The burden of trauma caused by the invasion of Ukraine is staggering before the pandemic of Covid-19. UNICEF calculated that each year 28 million of children are victims of trauma, and if not properly treated by expert mental health professionals their trauma will bring catastrophic consequences of their health on social health and the mental health of future generations. Now with the Covid-19 and the Ukrainian invasion, the burden of trauma is going to double up. Furthermore, if health professionals are not properly trained there is the risk of non-intentionally provoking iatrogenic damage and retraumatising the patients already victims of trauma. Nowadays we have safe, person-cantered approaches that are trauma-informed best practices.

Trauma informed best practices are crucial for the effective prevention and treatment of trauma.The scientifically formulated trauma-informed best practices exist for psychotherapists, medical doctors, pediatricians, psychiatrists, clinical psychologists, teachers, managers, nurses, volunteers, community officers, police officers, directors of services and juvenile delinquency personnel, judges and policy makers. In other words, each of those roles can do a lot to reduce harm and to refer people that for an ignorant professional may just look as unacceptable acting outs or lack of discipline that are to an educated eye symptoms that suggest referral to a well-trained trauma-informed mental health professional.

The Person Centered Approach Institute (IACP), where they train mental health professionals in trauma informed best practices and the Faculty of Psychology of the University of Turin (UNITO) will train totally for free of charge the first group of 15 Ukrainian psychotherapists wishing to become trainers in this field that is crucial for the health and wellbeing of the present and future generations.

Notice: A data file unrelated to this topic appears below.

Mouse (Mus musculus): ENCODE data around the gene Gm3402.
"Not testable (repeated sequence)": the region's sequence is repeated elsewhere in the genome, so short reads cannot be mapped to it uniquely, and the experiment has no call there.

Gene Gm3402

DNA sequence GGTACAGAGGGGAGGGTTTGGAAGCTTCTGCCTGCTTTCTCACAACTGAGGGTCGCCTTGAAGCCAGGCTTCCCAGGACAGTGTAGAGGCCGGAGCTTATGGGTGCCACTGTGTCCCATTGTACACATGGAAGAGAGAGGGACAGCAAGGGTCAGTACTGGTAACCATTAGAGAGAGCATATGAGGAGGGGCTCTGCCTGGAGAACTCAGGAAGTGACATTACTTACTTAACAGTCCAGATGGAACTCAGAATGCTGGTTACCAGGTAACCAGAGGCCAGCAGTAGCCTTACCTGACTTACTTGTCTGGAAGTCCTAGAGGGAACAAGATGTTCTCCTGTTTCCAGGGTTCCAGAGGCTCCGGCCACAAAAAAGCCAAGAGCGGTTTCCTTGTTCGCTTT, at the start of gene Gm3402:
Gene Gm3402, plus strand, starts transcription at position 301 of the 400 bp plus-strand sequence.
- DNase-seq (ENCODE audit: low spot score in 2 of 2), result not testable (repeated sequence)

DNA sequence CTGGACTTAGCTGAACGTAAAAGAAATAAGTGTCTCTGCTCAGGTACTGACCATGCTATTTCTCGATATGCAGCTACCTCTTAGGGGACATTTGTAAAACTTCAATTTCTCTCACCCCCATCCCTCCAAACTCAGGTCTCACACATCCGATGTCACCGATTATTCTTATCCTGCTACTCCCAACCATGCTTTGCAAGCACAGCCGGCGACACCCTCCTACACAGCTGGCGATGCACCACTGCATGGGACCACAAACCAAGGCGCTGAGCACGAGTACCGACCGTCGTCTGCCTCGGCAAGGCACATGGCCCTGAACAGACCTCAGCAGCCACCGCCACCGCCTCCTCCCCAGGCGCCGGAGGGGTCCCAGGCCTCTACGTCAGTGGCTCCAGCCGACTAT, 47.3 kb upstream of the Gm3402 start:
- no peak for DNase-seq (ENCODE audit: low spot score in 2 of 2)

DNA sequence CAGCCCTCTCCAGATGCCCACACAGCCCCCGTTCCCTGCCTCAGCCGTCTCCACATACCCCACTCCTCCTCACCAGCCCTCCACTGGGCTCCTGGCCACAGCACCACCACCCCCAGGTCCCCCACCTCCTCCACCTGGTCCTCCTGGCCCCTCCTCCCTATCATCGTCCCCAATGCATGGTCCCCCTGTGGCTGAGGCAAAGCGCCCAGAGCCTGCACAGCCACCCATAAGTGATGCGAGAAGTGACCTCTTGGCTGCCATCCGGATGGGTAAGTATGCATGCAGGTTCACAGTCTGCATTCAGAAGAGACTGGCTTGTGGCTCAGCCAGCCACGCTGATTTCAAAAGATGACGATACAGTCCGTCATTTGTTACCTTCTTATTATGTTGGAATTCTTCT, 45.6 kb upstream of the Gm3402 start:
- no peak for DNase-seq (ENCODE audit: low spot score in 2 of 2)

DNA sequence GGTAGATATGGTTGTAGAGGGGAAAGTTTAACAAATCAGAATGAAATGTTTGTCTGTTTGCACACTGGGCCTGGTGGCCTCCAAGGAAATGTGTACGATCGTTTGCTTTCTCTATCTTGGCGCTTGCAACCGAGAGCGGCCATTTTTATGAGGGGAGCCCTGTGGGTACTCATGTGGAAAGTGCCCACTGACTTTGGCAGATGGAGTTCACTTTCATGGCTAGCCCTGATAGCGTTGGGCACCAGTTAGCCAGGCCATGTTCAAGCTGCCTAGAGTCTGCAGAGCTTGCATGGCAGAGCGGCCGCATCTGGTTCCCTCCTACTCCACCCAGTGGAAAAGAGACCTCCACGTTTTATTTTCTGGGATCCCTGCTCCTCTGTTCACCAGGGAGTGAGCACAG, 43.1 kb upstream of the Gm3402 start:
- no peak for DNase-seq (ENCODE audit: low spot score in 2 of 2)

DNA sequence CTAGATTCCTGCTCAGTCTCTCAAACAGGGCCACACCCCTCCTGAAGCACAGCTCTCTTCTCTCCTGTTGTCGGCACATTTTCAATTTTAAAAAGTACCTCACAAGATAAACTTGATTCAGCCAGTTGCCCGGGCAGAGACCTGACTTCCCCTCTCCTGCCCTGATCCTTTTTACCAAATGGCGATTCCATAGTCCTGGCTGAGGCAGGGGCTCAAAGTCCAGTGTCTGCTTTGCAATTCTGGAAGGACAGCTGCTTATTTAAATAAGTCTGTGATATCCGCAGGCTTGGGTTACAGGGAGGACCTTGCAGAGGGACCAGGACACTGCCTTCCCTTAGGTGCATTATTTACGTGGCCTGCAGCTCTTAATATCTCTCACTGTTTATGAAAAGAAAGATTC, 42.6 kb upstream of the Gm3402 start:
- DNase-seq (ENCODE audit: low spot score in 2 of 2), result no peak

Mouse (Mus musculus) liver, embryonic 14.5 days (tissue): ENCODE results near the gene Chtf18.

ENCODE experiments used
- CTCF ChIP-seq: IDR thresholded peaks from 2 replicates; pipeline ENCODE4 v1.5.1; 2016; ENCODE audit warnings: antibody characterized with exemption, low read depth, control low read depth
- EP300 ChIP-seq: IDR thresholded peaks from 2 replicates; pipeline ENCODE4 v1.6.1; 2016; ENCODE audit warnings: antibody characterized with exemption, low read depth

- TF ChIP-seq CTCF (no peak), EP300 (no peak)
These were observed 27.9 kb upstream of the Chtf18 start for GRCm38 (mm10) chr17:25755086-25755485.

Preamble: The political context in Portugal is stable, and the Portuguese population have on long term a positive attitude regarding the refugee’s welcome, availability to provide voluntary help and giving support towards policies in order to promote their social integration.

The legal framework: The refugees are entitled for psychotherapeutic treatment in the same conditions as the national citizens. The main governmental Agency for Health Care, DGS, has published a directive covering the availability of the National Health Service access to all the refugees. The public health care services, following the DGS directive, promote equal access for the refugees and national citizens. The DGS manual for the psychosocial support for migrants, recommends the use of cultural mediators, for what it will be needed provided specialised training.